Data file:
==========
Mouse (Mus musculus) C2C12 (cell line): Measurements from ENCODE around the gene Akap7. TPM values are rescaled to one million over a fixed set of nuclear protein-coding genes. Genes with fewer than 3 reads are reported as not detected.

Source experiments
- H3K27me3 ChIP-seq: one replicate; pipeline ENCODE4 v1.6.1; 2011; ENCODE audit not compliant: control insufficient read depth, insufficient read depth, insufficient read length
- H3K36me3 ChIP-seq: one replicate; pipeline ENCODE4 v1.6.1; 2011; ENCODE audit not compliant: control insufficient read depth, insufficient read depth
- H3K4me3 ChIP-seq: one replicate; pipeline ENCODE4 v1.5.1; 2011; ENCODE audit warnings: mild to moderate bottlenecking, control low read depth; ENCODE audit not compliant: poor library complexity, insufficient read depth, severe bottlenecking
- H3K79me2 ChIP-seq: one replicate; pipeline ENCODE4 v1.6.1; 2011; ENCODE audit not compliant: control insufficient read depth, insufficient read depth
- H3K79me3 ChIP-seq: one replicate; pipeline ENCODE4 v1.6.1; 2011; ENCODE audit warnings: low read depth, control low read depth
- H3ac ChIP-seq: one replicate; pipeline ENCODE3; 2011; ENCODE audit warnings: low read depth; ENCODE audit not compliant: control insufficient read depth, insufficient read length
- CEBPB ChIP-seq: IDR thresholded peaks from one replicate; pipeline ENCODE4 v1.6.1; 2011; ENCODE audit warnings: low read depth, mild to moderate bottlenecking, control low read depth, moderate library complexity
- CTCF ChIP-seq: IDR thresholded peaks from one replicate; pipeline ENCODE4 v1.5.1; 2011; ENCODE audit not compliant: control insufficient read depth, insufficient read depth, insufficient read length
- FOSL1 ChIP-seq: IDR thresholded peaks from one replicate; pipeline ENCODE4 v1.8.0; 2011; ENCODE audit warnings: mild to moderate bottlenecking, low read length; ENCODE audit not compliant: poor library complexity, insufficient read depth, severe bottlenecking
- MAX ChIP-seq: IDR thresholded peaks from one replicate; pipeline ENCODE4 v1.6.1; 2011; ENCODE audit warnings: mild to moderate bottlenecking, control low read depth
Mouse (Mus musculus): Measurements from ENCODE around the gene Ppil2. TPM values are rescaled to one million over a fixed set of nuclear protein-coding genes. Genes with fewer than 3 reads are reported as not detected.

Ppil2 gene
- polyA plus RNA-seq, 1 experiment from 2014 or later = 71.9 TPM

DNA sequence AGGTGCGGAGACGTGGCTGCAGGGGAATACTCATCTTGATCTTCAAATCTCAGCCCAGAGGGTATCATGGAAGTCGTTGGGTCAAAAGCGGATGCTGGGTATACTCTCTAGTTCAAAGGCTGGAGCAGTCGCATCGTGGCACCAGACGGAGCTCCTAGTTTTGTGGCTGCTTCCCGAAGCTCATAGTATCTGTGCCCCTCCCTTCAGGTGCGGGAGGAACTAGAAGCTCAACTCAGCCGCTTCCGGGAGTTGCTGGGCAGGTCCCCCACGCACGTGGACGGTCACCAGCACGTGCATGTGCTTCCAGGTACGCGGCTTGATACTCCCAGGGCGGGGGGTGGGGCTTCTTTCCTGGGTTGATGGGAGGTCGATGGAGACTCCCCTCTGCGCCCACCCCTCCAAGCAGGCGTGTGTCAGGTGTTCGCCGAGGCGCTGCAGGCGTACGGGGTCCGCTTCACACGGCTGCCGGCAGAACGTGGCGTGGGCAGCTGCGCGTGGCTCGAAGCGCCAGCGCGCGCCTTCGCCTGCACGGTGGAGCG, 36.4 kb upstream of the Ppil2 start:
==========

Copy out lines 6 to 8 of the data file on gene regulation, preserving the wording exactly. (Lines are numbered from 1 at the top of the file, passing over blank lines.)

- H3K79me2 ChIP-seq: one replicate; pipeline ENCODE4 v1.6.1; 2011; ENCODE audit not compliant: control insufficient read depth, insufficient read depth
- H3K79me3 ChIP-seq: one replicate; pipeline ENCODE4 v1.6.1; 2011; ENCODE audit warnings: low read depth, control low read depth
- H3ac ChIP-seq: one replicate; pipeline ENCODE3; 2011; ENCODE audit warnings: low read depth; ENCODE audit not compliant: control insufficient read depth, insufficient read length